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Book review: Parlous Angels by Ed Southern

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Ed Southern's book of short stories, Parlous Angels, is enthralling, which, hopefully, means it will sell well. It couldn't happen to a nicer guy. The Executive Director of the North Carolina Writers' Network, Southern is from Winston-Salem, and has written mostly historical books until now. This is his first foray into fiction, but it reads as if he's been doing it all his life. The stories in this collection recount incidents in the lives of several generations of a family in the North Carolina Piedmont. The characters live oftentimes hard lives, and deal with their hardships in often, um, unhealthy ways (i.e., drinking and fighting, etc.).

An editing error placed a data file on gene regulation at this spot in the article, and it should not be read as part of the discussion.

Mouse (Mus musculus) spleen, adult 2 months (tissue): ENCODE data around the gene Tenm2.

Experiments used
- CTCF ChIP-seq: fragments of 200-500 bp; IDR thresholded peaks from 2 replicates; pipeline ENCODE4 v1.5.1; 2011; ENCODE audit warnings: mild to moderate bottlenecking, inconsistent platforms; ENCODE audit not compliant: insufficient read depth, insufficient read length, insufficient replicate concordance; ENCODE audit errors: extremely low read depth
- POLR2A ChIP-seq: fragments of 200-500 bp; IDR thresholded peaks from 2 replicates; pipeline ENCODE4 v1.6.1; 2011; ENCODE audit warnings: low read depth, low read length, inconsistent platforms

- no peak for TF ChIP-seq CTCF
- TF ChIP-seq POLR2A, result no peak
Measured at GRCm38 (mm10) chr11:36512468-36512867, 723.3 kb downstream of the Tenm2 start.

Southern tells a good story with great pacing and some of the best dialogue I've read lately, while dealing forthrightly with what Lee Smith calls "class -- that taboo subject in America." As the times progress and become more complicated, the characters reflect the region's new complexity, often filled with confusion mixed with grit. From moonshiners to urban intellectuals, Southern's characters reflect the rush of changes the Piedmont has gone through, as they keep on keeping on. Here's hoping this isn't his last book of fiction.

Ed Southern will read from one of his non-fiction books, Sports in the Carolinas, as part of the Novello Festival's Carolina Writers Night, Wednesday, Oct. 14, at 7 p.m. at ImaginOn. It's free, but seating is limited.

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